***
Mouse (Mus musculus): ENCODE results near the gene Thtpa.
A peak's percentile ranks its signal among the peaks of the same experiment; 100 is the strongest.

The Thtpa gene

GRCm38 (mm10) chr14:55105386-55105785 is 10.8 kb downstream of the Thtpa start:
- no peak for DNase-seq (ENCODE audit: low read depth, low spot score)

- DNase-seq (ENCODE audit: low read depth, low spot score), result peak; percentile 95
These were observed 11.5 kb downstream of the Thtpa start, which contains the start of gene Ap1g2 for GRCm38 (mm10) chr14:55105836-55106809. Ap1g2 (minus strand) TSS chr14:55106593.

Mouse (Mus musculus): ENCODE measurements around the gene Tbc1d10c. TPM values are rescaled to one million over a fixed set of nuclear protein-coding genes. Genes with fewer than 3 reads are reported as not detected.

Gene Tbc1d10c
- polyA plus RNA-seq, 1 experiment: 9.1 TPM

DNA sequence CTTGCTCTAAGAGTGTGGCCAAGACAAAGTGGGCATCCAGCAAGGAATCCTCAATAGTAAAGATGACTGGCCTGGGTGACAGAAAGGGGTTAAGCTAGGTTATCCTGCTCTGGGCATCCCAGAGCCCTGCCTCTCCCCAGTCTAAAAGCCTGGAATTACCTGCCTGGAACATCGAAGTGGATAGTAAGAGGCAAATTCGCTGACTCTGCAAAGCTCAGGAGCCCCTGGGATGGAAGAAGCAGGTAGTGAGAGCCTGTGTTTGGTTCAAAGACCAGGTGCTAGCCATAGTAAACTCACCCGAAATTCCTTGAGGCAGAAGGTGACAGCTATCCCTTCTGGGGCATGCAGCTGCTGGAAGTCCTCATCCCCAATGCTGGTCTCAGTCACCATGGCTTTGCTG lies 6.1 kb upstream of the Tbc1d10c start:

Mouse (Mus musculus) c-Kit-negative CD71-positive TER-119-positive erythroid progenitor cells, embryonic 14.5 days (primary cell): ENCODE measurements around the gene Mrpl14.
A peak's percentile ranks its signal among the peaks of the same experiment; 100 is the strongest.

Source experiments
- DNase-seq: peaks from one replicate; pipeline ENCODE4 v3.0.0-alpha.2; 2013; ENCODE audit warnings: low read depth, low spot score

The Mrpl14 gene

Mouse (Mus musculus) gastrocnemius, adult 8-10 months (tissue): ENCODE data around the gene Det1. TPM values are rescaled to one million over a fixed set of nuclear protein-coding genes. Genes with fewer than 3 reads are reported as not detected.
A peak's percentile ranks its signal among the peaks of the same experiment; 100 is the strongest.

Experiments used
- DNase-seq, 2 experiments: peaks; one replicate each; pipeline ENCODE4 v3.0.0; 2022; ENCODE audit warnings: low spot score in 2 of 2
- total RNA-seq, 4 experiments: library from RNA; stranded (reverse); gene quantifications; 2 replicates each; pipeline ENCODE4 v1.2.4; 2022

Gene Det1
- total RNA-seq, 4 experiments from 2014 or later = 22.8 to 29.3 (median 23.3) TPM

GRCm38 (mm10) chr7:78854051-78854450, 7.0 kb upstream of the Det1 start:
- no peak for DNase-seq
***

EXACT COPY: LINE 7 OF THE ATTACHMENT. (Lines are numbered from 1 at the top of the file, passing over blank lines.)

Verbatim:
These were observed 11.5 kb downstream of the Thtpa start, which contains the start of gene Ap1g2 for GRCm38 (mm10) chr14:55105836-55106809. Ap1g2 (minus strand) TSS chr14:55106593.